Marin Chapter
Mt. Tam Safari
Saturday, May 9, 9:00 AM - 3:00 PM

Help find the plants 'missing' from the past BioBlitz events. Since 2012, the Marin Municipal Water District and the California Academy of Sciences have engaged with the public to document the plant biodiversity of Mt Tamalpais; about 300 species are missing - come help find them!! It is required to pre-register at least 2 days in advance as follows: email or call MMWD at (415) 945-1128. More information is here. Location and end time varies- please register to obtain this information.

San Diego Chapter
Old Town State Park Native Garden Work Party
Saturday, May 9, 1:00 - 3:00 PM

Come help other volunteers tend the Old Town Native Plant Landscape, where the native shrubs actually grow too much despite being watered only twice a month! We'll use the crown reduction pruning technique to lighten them up and leave them looking natural and full, but not droopy. The Landscape is at the corner of Taylor and Congress Streets in San Diego. Park in the CalTrans lot at Juan and Taylor Streets, then walk toward the trolley/train depot and turn in at the welcome sign on the adobe wall, under the cottonwood trees. Bring pruners, saws, gloves, sun protection and water. Restrooms are nearby.

Shasta Chapter
Mother's Day Wildflower Show
Sunday, May 10, 10:00 AM - 4:00 PM

Cosponsored by the Klamath and Shasta-Trinity National Forests, treat mom to the 22nd Annual Mother's Day Wildflower Show. Hundreds of native plants on display, wildflower photo contest, books, posters, and wildlife art on display. For more information, call Marla Knight at (530) 841-4425. Siskiyou Golden Fairgrounds, 1712 Old US Hwy 99, Yreka, CA.

San Gabriel Mountains Chapter
Eaton Canyon Plant Walk
Saturday, May 10, 9:00 AM

Meet in front of Eaton Canyon Nature Center (1750 N Altadena Dr, Pasadena, CA) at 9:00 a.m. Then we will go on a leisurely walk, about 2 hours, through the native plant garden that surrounds the Center and into the nearby wild areas. The walk is different each time - what's leafing out, flowering, in seed, etc., determines what your leader will talk about - and different leaders bring different points of view.

Milo Baker and Sanhedrin Chapters
Lost Valley (BLM South Cow Mountain) Serpentine Hike
Sunday, May 10, 7:45 AM

We'll spend the day traversing this upland, ultramafic (serpentine) soil-influenced grassland and adjacent chaparral and woodlands. Many unique botanical wonders await us. This is a relatively short walk at a slow pace. Be prepared for lots of sun and perhaps heat and wind. Bring lunch, hat, layers, water, sunscreen. Peter Warner has developed the beginnings of a plant list which will be built upon during this outing. Meet at park and Ride on River Rd. 500 ft west of Hwy 101 at 7:45 AM. We'll carpool directly to the site. A plant list has been posted on the Milo Baker and Sanhedrin Chapters' websites. A map of the South Cow Mtn. BLM OHV Recreation Area is available here. Contact Peter with questions - (707) 666-9071, (707) 328-8251 (mobile), or email Peter.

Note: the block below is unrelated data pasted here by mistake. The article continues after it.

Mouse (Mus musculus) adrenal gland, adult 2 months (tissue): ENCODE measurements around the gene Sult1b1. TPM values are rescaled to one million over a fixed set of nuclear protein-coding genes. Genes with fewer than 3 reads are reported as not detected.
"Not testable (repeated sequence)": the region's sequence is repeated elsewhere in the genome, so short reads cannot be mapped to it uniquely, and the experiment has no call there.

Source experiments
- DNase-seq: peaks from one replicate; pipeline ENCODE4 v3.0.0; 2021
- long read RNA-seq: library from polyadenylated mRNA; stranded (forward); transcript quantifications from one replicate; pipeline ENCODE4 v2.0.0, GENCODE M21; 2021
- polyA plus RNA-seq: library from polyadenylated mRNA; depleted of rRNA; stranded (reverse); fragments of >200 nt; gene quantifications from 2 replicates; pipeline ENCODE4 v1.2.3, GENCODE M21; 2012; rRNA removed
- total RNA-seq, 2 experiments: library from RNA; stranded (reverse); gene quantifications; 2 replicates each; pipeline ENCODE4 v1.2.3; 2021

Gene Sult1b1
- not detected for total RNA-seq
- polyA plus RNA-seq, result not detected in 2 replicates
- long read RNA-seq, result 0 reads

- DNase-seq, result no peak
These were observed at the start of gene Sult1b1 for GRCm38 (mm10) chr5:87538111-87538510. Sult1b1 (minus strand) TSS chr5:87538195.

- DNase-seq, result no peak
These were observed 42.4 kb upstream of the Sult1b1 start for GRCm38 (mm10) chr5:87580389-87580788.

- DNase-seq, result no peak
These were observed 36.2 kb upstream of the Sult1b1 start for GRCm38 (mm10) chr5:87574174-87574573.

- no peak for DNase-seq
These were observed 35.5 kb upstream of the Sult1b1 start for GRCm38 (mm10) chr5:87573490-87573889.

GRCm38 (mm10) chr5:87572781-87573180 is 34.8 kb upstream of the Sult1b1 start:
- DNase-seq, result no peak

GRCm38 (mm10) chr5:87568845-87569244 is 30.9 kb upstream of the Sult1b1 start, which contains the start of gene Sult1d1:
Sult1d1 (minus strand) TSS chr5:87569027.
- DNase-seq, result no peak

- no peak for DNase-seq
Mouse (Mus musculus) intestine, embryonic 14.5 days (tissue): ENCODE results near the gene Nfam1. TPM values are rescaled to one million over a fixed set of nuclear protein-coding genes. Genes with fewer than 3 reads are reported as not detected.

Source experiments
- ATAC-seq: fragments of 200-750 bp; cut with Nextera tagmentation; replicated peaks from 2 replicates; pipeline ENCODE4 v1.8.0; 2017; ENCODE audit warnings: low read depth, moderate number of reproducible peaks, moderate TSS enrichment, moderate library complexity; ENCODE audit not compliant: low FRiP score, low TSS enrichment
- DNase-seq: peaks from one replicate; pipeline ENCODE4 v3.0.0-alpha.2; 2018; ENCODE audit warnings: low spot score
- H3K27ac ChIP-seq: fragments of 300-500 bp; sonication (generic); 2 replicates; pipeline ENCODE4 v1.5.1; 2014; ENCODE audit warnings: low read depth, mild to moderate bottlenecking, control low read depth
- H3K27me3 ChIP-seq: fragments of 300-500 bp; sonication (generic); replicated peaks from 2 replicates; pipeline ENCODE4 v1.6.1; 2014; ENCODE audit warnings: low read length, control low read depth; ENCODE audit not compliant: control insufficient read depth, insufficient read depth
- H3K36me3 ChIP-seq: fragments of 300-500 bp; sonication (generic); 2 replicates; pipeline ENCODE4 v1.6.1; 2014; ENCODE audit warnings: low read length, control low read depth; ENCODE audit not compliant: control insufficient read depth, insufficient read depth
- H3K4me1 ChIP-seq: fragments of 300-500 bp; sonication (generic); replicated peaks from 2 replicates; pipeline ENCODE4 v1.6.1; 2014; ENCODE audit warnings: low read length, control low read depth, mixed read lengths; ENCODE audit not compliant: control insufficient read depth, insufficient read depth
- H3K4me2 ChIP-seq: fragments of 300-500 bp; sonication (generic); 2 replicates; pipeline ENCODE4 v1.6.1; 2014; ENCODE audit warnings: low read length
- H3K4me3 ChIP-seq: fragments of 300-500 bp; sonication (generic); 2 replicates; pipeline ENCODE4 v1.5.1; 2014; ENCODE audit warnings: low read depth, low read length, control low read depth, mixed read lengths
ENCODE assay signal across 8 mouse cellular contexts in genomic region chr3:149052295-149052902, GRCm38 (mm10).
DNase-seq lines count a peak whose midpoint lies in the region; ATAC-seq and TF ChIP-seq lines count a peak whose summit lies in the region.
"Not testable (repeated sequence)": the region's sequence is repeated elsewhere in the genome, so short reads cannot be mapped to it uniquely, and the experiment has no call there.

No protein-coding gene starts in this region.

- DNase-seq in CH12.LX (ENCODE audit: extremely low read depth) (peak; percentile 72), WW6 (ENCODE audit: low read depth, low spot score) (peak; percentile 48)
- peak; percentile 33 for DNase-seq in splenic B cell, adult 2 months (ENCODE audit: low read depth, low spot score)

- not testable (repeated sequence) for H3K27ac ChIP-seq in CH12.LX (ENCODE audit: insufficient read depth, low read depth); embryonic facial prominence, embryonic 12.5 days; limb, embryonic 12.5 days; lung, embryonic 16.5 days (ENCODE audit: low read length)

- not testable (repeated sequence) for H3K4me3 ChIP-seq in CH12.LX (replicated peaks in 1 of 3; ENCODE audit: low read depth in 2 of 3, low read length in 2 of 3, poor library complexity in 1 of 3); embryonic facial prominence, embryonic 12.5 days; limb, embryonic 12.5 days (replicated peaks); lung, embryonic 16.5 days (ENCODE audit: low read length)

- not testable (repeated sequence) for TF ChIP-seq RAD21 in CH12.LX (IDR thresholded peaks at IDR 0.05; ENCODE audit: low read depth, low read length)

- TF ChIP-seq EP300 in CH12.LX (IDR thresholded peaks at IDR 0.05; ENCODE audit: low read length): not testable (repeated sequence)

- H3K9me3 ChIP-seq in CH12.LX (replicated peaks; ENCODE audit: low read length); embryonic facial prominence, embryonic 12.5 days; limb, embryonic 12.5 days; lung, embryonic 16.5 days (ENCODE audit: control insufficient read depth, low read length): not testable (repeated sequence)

Los Angeles/Santa Monica Mountains Chapter
Program: Sepulveda Basin Wildlife Areas - Past, Present, and Future
Tuesday, May 12, 7:30 - 9:00 PM

The Sepulveda Basin is the home of a Wildlife Area with an 11-acre lake, the Bull Creek Ecological Restoration Area, one of only 3 soft-bottomed portions of the Los Angeles River, Encino Creek, Woodley Creek, and Hayvenhurst Creek, plus Lake Balboa. The Sepulveda Basin was in the national news in December 2013 when the Army Corp of Engineers destroyed vast swaths of mature native vegetation under the guise of removing non-native plants. If you want to find out what happened and what are the current plans for restoring that area, attend this presentation by Steve Hartman, currently the chair of the Sepulveda Basin Wildlife Areas Steering Committee. Sepulveda Garden Center, 16633 Magnolia Blvd. Encino, CA.

Sacramento Valley Chapter
Program: A Simplified Geologic Overview of California's Great Valley and Geomorphic Development of Vernal Pool Habitats
Wednesday, May 13, 7:00 PM

Many people in our region have learned to love California's vernal pools and the unique array of plants and animals found in these ecosystems. Superbly adapted to their environments and the extreme seasonal fluctuations we enjoy here in California, these flora and fauna are both beautiful to behold and wondrously fascinating to study. But have you ever wondered how these vernal pool habitats formed in the first place? Not only are vernal pools distinctive biologically, they are geologically unique as well! Local geologist and earth science educator Nate Manley will be providing a geologic overview of California's Great Valley, illustrating how a myriad geologic processes and more than 200 million years of Earth history have shaped our state and contributed to the evolution of the vernal pool ecosystems we enjoy today. Shepard Garden and Arts Center, McKinley Park, 3330 McKinley Blvd., Sacramento, CA.